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Empirical Evidence of Export Responses to Exchange Rate Volatility in Nigeria

Filed in Current Projects, Economics Project Topic by on October 12, 2020
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Empirical Evidence of Export Responses to Exchange Rate Volatility in Nigeria.

ABSTRACT

Following the economic importance of export promotion for improved current account balance of an economy’s balance of payment, this study examines the export responses to exchange rate volatility in Nigeria.

The research built a VAR model transformed to VECM as well as ARCH and GARCH model and found out that exchange rate volatility has a long – term negative effect on Nigeria exports.

The result calls for policy actions to tackle rising exchange rate volatility. The research suggests emphasis on policies and mechanism that will ensure more stability of exchange rate in Nigeria.

TABLE OF CONTENTS

Title Page ———– i
Approval Page ——– ii
Dedication ——- iii
Certification ———— iv
Acknowledgement ————— v
Abstract ——– vii
Table of Content — viii

CHAPTER ONE

1.0 INTRODUCTION
1.1 Background of the Study —–1
1.2 Statement of Problem ——– 3
1.3 Research Questions —— 5
1.4 Research Objectives ——– 6
1.5 Research Hpotheses ————– 6
1.6 Policy Relevance of the Study ———– 6
1.7 Scope of the Study ——————- 7

CHAPTER TWO

2.0 LITERATURE REVIEW
2.1 Theoretical Literature ————— 8
2.1.1 Overview of Exchange Rate Changes and Nigeria Exports ——– 16
2.1.2 Brief Review of Africa’s Trade and Export Performance —- 20
2.1.3 Understanding The Workings of Exchange Rate with World Trade Transactions —– 21
2.1.3.1 How Exchange Rate Works ———- 21
2.1.3.2 The Sport and the Forward Foreign Exchange Rate Market —————- 22
2.1.3.3 Determinants of Exchange Rates ———— 22
2.1.3.4 Exchange Rate Risks ——— 23
2.1.4 Export Diversification and Economic Growth ——— 24
2.2 Empirical Literature —— 25
2.3 Points Of Departure from Previous Studies and Motivation ———30

CHAPTER THREE

3.0 METHODOLOGY
3.1 Broad Objective Model ——– 31
3.2 Volatility Test ———- 31
3.3 Model Specification ———- 32
3.3.1 Volatility Model ——-35
3.4 Unit Root Test ———– 36
3.5 Cointegration Test ——- 37
3.6 Causality Test ————- 39
3.7 Model Justification ——– 40
3.8 Estimation Procedure —– 40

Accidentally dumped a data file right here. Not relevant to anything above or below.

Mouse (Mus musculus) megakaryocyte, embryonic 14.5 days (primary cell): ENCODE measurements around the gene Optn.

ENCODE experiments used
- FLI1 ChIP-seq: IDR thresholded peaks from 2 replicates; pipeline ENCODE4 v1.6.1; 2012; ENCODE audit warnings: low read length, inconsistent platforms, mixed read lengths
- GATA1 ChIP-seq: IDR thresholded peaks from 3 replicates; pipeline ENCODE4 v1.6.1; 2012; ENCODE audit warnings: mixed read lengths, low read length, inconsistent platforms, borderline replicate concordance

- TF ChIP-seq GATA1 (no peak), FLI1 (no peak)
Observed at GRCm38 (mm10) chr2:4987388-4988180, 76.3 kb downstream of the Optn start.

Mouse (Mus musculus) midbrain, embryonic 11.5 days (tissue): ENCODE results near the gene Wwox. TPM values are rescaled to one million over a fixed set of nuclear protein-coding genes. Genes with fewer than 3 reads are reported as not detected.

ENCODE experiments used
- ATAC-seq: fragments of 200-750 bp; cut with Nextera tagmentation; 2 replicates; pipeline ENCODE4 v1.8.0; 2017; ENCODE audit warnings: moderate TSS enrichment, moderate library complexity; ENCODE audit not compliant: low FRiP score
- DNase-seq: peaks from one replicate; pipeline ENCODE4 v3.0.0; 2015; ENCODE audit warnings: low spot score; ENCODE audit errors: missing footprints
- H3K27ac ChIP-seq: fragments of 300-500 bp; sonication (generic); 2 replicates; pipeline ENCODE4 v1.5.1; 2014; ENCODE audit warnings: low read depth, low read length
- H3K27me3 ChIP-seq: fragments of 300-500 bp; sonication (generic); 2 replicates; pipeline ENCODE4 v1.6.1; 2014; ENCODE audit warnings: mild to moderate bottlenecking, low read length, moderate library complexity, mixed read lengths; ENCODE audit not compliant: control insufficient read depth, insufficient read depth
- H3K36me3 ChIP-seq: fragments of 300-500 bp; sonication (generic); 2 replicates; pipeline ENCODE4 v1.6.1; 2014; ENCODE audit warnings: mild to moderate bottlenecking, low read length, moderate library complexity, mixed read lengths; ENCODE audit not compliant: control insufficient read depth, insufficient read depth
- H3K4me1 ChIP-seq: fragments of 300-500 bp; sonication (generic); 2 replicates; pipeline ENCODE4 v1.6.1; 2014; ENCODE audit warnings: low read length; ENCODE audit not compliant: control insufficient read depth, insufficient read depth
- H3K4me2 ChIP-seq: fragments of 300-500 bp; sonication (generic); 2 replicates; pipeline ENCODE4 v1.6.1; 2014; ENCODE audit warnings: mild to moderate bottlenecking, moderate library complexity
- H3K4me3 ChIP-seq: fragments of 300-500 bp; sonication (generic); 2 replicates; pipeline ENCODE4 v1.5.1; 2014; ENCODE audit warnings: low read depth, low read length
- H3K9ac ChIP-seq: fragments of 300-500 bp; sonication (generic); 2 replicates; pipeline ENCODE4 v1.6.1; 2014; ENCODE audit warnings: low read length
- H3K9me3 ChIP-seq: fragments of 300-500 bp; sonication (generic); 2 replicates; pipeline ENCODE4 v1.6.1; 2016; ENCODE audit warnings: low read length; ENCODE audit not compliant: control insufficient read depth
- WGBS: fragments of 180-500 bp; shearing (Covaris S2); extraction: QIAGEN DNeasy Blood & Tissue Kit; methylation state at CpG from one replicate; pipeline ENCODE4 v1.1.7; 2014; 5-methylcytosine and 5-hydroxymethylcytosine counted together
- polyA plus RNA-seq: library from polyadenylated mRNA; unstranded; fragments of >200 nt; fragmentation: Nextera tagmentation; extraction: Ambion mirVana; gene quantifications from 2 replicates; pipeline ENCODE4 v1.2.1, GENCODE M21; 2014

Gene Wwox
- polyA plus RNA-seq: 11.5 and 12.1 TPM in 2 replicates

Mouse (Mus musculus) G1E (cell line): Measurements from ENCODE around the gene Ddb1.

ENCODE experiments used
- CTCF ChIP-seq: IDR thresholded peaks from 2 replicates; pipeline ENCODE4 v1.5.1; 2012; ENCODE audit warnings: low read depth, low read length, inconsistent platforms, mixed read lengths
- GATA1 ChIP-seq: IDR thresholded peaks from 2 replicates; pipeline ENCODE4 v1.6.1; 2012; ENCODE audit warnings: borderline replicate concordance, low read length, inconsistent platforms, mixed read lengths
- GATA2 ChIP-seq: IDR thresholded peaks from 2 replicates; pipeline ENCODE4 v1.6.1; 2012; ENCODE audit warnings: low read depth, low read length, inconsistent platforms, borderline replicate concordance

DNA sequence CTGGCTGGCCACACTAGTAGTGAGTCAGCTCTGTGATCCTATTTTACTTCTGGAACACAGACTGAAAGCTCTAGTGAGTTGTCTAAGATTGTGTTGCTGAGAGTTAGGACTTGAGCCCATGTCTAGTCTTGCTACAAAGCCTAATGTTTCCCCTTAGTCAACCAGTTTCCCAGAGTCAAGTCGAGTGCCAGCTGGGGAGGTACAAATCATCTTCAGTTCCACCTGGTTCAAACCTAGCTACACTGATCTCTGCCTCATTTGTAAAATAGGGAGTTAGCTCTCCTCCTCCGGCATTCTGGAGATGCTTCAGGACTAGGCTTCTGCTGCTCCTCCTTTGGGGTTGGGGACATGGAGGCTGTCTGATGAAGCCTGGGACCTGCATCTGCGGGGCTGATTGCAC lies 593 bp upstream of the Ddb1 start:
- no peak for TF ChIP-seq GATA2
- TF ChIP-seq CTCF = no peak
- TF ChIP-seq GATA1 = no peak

3.9 Data source ————– 41

CHAPTER FOUR

4.0 DATA REGRESSION AND ANALYSIS OF RESULTS
4.1 Unit Root Test ————- 42
4.2 Volatility Test —— 43
4.3 Causality Test for Objective 1 ——— 44
4.4 Cointegration Test for Objective 2 ——– 45
4.5 Vector Error Correction Estimates for Objective 3 ——— 46
4.6 Impulse Response ———- 47
4.7 Variance Decomposition ——48

CHAPTER FIVE

5.0 SUMMARY OF RESEARCH FINDINGS, ECONOMIC IMPLICATION AND POLICY RECOMMENDATIONS
5.1 Summary of Research Findings —————– 49
5.2 Economic Implications of Research Findings —— 50
5.3 Policy Recommendations ———— 51
REFERENCES ————— 52
APPENDIX SECTION —

INTRODUCTION

1.1 Background of the Study

Since the breakdown of the Bretton Woods fixed exchange rate system in the early 1970s, the effect of exchange rate volatility on trade flows and other macroeconomic variables has attracted a lot of attention.

Exchange rate is simply the rate at which one currency exchanges for another and its volatility is a statistical measure of the exchange rate tendency to rise and fall sharply within a short period and is important in understanding foreign exchange market behavior.

Be it nominal or real exchange rate, volatility creates uncertainty in macroeconomic policy formulation, investment decisions and international trade flows. (Anthony Musonda 2008).

The role of exports in economic development has been widely acknowledged. Exports refer to goods and services a country sends to other countries for sale.

It affects the current account balance of an economy positively and its payment involves converting one currency into another via exchange rate.

Ideally, export activities stimulate growth in a number of ways including improvement of balance of payment, production and demand linkages, economies of scale due to large international markets, increased efficiency.

Adoption of superior technologies embodied in foreign produced capital goods, learning effects and improvement of human resources, increased productivity through specialization as well as creation of employment (Maureen Were 2002).

REFERENCES

Adubi, A.A and F. Okumadewa (1999); “Price, Exchange Rate Volatility and Nigeria’s Agricultural Trade Flows: A Dynamic Analysis”. Research Paper No 87, Africa Economic Research Consortium Nairobi.

Agosin, M.R. (2007); “Export Diversification and Economic Growth in Emerging Economies” Department of Economics, University of Chile, Working Paper NO 233.

Agosin, M.R. and C. Bravo-Ortega (2007); “The Emergence of New Successful Export Activities in Chile” Latin American Research Network, Inter- American Development Bank, Washinton DC.

Ajayi, S.I. (1988); “Issues of Overvaluation and Exchange Rate Adjustment in Nigeria” Prepared for Economic Development Institute (EDI), The World Bank, Washinton D.C

Allaire, J. (1999); “Dissenting Views on Target Zones for the G-3 Currencies” Report of an Independent Task Force on Foreign Relations, New York.

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